IDEAS home Printed from https://ideas.repec.org/
MyIDEAS: Log in (now much improved!) to save this paper

The Paradox of Happiness: Evidence from the Late Pre-Classical and Classical Economic Thought

Listed author(s):
  • Drakopoulos, Stavros A.
  • Karayiannis, Anastassios

A number of studies have shown that considerable increases in real per capita income do not correspond to equivalent increases of reported individual happiness.This finding has been termed the paradox of happiness. The paper discusses this paradox by drawing from the history of economic thought. More specifically, it argues that the idea of basic and non-basic needs can be an alternative way of approaching this paradox. The basis of this idea can be found in pre-classical economic thought and also in the works of major classical economists. Thus, it is shown that preclassical and classical views on hierarchical consumption, basic needs and their links with happiness and material consumption might provide an alternative explanation of the happiness paradox.

If you experience problems downloading a file, check if you have the proper application to view it first. In case of further problems read the IDEAS help page. Note that these files are not on the IDEAS site. Please be patient as the files may be large.

File URL: https://mpra.ub.uni-muenchen.de/71657/1/MPRA_paper_71657.pdf
File Function: original version
Download Restriction: no

Paper provided by University Library of Munich, Germany in its series MPRA Paper with number 71657.

as
in new window

Length:
Date of creation: 2007
Handle: RePEc:pra:mprapa:71657
Contact details of provider: Postal:
Ludwigstraße 33, D-80539 Munich, Germany

Phone: +49-(0)89-2180-2459
Fax: +49-(0)89-2180-992459
Web page: https://mpra.ub.uni-muenchen.de

More information through EDIRC

References listed on IDEAS
Please report citation or reference errors to , or , if you are the registered author of the cited work, log in to your RePEc Author Service profile, click on "citations" and make appropriate adjustments.:

as
in new window


  1. Thorstein Veblen, 1899. "Mr. Cummings's Strictures on "The Theory of the Leisure Class"," Journal of Political Economy, University of Chicago Press, vol. 8, pages 106-106.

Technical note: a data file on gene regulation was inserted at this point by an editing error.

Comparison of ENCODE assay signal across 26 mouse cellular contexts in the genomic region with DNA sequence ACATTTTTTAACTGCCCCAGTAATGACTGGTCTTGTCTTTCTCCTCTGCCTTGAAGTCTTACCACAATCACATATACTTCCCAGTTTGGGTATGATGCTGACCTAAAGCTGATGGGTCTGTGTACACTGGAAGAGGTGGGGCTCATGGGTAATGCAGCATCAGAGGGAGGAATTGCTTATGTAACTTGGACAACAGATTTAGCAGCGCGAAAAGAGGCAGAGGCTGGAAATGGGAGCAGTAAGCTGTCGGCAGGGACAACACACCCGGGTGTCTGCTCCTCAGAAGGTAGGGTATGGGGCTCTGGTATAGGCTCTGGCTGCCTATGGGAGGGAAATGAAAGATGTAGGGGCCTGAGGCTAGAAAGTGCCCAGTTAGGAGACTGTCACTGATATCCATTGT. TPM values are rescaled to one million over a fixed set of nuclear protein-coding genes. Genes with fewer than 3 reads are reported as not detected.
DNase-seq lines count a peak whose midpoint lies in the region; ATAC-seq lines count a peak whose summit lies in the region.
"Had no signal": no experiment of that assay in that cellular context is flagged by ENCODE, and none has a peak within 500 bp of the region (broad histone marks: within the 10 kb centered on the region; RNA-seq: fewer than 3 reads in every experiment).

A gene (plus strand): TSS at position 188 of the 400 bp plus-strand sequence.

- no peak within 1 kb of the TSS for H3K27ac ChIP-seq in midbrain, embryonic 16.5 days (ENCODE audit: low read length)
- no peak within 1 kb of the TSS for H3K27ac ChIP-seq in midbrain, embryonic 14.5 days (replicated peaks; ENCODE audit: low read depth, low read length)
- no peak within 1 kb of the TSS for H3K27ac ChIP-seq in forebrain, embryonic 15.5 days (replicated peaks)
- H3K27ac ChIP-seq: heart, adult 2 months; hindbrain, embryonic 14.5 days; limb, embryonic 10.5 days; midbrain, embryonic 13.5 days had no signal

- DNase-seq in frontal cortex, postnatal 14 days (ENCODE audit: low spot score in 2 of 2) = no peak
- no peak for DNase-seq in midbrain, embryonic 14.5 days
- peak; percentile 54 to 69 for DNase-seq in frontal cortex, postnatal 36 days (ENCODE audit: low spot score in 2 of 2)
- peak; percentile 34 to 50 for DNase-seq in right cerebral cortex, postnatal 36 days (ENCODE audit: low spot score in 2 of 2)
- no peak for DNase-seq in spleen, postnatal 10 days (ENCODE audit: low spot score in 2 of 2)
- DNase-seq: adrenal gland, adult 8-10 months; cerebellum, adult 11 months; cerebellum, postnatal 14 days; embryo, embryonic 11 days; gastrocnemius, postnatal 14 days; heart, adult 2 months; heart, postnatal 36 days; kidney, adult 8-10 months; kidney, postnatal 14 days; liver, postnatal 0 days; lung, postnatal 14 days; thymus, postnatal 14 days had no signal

2. Blanchflower, David G. & Oswald, Andrew J., 2004. "Well-being over time in Britain and the USA," Journal of Public Economics, Elsevier, vol. 88(7-8), pages 1359-1386, July.
  3. Oswald, Andrew J, 1997. "Happiness and Economic Performance," Economic Journal, Royal Economic Society, vol. 107(445), pages 1815-1831, November.
  4. Alesina, Alberto & Di Tella, Rafael & MacCulloch, Robert, 2004. "Inequality and happiness: are Europeans and Americans different?," Journal of Public Economics, Elsevier, vol. 88(9-10), pages 2009-2042, August.
  5. Ruut Veenhoven, 1991. "Is happiness relative?," Social Indicators Research: An International and Interdisciplinary Journal for Quality-of-Life Measurement, Springer, vol. 24(1), pages 1-34, February.
  6. Luigino Bruni, 2004. "The 'Happiness transformation problem' in the Cambridge tradition," The European Journal of the History of Economic Thought, Taylor & Francis Journals, vol. 11(3), pages 433-451.
  7. Clark, Andrew E. & Oswald, Andrew J., 1996. "Satisfaction and comparison income," Journal of Public Economics, Elsevier, vol. 61(3), pages 359-381, September.
  8. Ricardo, David, 1821. "On the Principles of Political Economy and Taxation," History of Economic Thought Books, McMaster University Archive for the History of Economic Thought, edition 3, number ricardo1821.
  9. Frank, Robert H, 1997. "The Frame of Reference as a Public Good," Economic Journal, Royal Economic Society, vol. 107(445), pages 1832-1847, November.
  10. Lavoie, Marc, 2004. "Post Keynesian consumer theory: Potential synergies with consumer research and economic psychology," Journal of Economic Psychology, Elsevier, vol. 25(5), pages 639-649, October.
  11. Phelps, Charlotte D., 2001. "A clue to the paradox of happiness," Journal of Economic Behavior & Organization, Elsevier, vol. 45(3), pages 293-300, July.
  12. Veblen, Thorstein, 1899. "The Theory of the Leisure Class," History of Economic Thought Books, McMaster University Archive for the History of Economic Thought, number veblen1899.
  13. Drakopoulos, S. A. & Karayiannis, A. D., 2004. "The Historical Development of Hierarchical Behavior in Economic Thought," Journal of the History of Economic Thought, Cambridge University Press, vol. 26(03), pages 363-378, September.
  14. Luigino Bruni, 2007. "The ‘Technology of Happiness’ and the Tradition of Economic Science," Chapters, in: Handbook on the Economics of Happiness, chapter 2 Edward Elgar Publishing.